Second to None: Grand Rapids Local Businesses
June 8th, 2015
New city, new opportunities.
That was the mentality I had when moving to Grand Rapids, a place I had never before been. As the new 616 Apprentice, I was eager to dive in and experience the culture of a city that I would be calling home for the summer. I was determined to shy away from normal, everyday businesses that can be easily accessed back home in Illinois. To indulge in the wide variety of local businesses and restaurants, making me a true Grand Rapidian. So, that’s what I’ve done. And I have not once looked back.
Only a few weeks in, and I’ve already seen some incredible local treasures. From the delicious breakfast I had at Bagel Beanery, to the one-of-a-kind shopping I did at Martha’s Vineyard, I have experienced some of Grand Rapids’ best. The greatest part? Supporting local business. After the 616 Community Conversation with Local First on May 19 at Osteria Rossa (yet another awesome local business), I better understand the importance of local business on a city’s economy. Shopping local paves avenues for the success of an entire community.
As a millennial, revitalizing urban economies is a necessity; that is where my future lies. In a city like Grand Rapids, that future could be very bright. This community cares about and seizes local opportunities, and I encourage you to take advantage of local opportunities as well. Who knows? It could enhance your taste buds. It could enhance your experiences. And it could enhance your city. It’s a win-win and an opportunity that is second to none.
Go out and see what our city has to offer. My next stop? Lunch at A Moveable Feast.
Written by: Andrew Donsbach, Apprentice
Andrew Donsbach, Apprentice
We are excited to introduce our summer apprentice at 616 Lofts — Andrew Donsbach. Andrew will be sharing his perspective as a millennial with us on our community, the city of Grand Rapids and the field of development. Look forward to future writings from Andrew in our blog.
Likes: days at the ballpark and family time.
Dislikes: slow cars in the left lane.
Likes: overcoming challenges, stimulating conversations.
Andrew recently joined the 616 Tribe as the Apprentice for Summer 2015. As he works to better understand the complex world of 616, Andrew will be working heavily with organizational communication to community members of both 616 Lofts and the city of Grand Rapids. From visual communication, to helping with community creation, Andrew is an enthusiastic addition to the Tribe.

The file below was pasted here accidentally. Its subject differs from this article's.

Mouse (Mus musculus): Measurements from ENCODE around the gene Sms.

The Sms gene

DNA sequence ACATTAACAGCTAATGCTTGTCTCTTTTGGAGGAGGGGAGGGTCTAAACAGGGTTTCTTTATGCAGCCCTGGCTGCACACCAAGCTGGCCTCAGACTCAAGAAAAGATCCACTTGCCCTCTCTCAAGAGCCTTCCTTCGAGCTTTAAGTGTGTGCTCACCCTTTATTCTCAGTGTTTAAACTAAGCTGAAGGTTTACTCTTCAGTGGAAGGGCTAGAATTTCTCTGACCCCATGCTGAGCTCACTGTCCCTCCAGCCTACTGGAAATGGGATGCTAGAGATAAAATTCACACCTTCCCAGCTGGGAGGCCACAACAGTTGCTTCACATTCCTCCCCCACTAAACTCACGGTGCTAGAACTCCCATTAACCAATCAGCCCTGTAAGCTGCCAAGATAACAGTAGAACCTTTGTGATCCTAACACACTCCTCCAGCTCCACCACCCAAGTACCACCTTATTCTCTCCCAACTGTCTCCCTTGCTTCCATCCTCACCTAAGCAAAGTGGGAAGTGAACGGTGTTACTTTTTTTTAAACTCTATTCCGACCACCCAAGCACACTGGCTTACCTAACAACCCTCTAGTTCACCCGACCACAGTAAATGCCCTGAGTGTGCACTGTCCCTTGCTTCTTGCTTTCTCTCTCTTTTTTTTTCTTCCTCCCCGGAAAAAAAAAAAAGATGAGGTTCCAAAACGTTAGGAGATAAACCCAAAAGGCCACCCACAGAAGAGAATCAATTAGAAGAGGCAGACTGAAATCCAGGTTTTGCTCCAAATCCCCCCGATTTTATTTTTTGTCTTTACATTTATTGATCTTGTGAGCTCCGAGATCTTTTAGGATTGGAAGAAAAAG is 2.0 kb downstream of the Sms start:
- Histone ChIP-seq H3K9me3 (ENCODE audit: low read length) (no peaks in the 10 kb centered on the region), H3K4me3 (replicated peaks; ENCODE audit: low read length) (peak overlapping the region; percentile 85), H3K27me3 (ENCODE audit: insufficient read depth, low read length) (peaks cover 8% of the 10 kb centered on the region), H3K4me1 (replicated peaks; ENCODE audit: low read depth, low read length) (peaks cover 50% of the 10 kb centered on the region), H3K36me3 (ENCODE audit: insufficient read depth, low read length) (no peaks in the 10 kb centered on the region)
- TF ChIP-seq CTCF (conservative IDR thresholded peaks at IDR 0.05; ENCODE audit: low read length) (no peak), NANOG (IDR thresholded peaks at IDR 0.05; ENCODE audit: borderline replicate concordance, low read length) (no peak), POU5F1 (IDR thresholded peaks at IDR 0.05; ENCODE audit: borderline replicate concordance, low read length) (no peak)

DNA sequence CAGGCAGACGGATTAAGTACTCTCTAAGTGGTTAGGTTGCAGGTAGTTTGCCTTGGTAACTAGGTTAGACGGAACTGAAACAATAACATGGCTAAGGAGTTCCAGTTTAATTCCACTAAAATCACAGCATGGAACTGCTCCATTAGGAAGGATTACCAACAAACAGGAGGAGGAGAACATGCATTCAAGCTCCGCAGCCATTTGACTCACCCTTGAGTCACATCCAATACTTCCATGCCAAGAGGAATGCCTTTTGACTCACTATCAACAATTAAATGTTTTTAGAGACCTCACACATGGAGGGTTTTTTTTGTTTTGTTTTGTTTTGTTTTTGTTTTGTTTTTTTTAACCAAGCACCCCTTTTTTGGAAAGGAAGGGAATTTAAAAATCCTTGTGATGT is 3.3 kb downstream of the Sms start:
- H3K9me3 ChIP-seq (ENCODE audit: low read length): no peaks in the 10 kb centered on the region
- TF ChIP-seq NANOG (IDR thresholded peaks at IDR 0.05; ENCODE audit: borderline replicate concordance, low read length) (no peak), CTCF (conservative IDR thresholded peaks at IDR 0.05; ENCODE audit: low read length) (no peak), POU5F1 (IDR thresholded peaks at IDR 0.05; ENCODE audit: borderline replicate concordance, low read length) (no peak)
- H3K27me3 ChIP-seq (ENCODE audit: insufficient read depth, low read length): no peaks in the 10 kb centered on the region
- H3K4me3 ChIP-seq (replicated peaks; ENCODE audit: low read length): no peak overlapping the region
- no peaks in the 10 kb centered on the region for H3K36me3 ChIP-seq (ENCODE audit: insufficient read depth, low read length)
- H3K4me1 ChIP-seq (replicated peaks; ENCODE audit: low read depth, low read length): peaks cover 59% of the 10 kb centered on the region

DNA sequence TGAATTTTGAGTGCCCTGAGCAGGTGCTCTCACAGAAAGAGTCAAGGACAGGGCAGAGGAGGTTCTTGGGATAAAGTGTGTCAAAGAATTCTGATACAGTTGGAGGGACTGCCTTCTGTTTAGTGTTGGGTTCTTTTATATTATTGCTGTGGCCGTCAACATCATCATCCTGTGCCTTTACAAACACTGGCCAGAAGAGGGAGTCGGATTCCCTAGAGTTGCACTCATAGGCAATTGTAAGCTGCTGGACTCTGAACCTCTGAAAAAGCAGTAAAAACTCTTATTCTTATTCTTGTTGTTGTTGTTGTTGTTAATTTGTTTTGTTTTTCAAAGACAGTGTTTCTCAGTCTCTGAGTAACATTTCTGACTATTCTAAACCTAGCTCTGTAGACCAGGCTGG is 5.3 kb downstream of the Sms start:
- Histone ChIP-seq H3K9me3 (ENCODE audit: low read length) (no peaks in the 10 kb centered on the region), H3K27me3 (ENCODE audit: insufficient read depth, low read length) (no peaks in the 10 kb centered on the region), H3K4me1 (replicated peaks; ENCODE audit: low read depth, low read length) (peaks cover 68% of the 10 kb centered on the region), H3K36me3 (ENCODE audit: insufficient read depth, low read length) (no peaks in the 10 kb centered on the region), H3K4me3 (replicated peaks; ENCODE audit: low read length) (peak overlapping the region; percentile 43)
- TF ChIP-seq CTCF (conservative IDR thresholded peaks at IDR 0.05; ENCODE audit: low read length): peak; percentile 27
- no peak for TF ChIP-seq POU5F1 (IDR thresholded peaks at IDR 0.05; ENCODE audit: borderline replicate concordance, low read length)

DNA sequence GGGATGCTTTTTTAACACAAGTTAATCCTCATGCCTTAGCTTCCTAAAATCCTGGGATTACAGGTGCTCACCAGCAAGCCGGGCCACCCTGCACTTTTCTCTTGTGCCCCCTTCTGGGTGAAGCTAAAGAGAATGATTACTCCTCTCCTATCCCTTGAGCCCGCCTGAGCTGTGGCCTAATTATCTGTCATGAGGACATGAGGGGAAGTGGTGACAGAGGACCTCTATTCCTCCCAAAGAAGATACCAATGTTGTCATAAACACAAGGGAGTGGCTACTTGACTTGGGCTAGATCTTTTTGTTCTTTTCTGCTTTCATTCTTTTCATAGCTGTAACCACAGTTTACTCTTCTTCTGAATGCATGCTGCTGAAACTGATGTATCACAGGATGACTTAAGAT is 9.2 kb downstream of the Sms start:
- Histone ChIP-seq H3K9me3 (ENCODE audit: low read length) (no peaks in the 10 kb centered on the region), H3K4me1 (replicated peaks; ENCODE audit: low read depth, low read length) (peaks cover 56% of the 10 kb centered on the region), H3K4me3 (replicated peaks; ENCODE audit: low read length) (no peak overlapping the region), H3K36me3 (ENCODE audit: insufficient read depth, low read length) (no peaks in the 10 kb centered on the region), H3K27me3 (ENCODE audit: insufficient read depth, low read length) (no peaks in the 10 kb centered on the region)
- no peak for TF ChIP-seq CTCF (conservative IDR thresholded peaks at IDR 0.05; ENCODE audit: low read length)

Raised in the small town of Effingham, Illinois, Andrew is a student at Eastern Illinois University. He has always had a knack for visual elements & communication, and is driven by creativity. Andrew’s original intent was to pursue his creative talent in either graphic design or architecture, but he eventually settled into a business degree. Through this, he is allowed to explore his creative side while engaging his passion for people.
andrew + 616
While searching for internships, Andrew was introduced to 616 Development through a family member. Urban living and real estate have always been a huge interest of his, making an apprenticeship with the 616 Tribe the perfect opportunity. Andrew first met members of the Tribe in March before being welcomed as a part of the team.
Andrew has developed a strong desire to become a part of the Grand Rapids community, which he feels can be fulfilled through his position. Andrew is excited to work with other members of the 616 Tribe to continue fostering growth in and around Grand Rapids.
the Kendall Chapter 1: revitalizing a legacy
On August 31st 2012, 616 Development closed on one of downtown Grand Rapids’ most iconic – and most underutilized – properties: the Kendall Building at 16 and 18 Monroe Center. Enthusiasm for this project in the local community was high, with local media eagerly speculating on the project before its announcement.
History of Kendall
Located directly in front of Monument Park at the busy downtown intersection of Fulton and Division, half a block from public transportation, parking and blocks from city theaters and the entertainment district, the Kendall Building has laid dormant for nearly three decades. Continue reading “the Kendall Chapter 1: revitalizing a legacy” »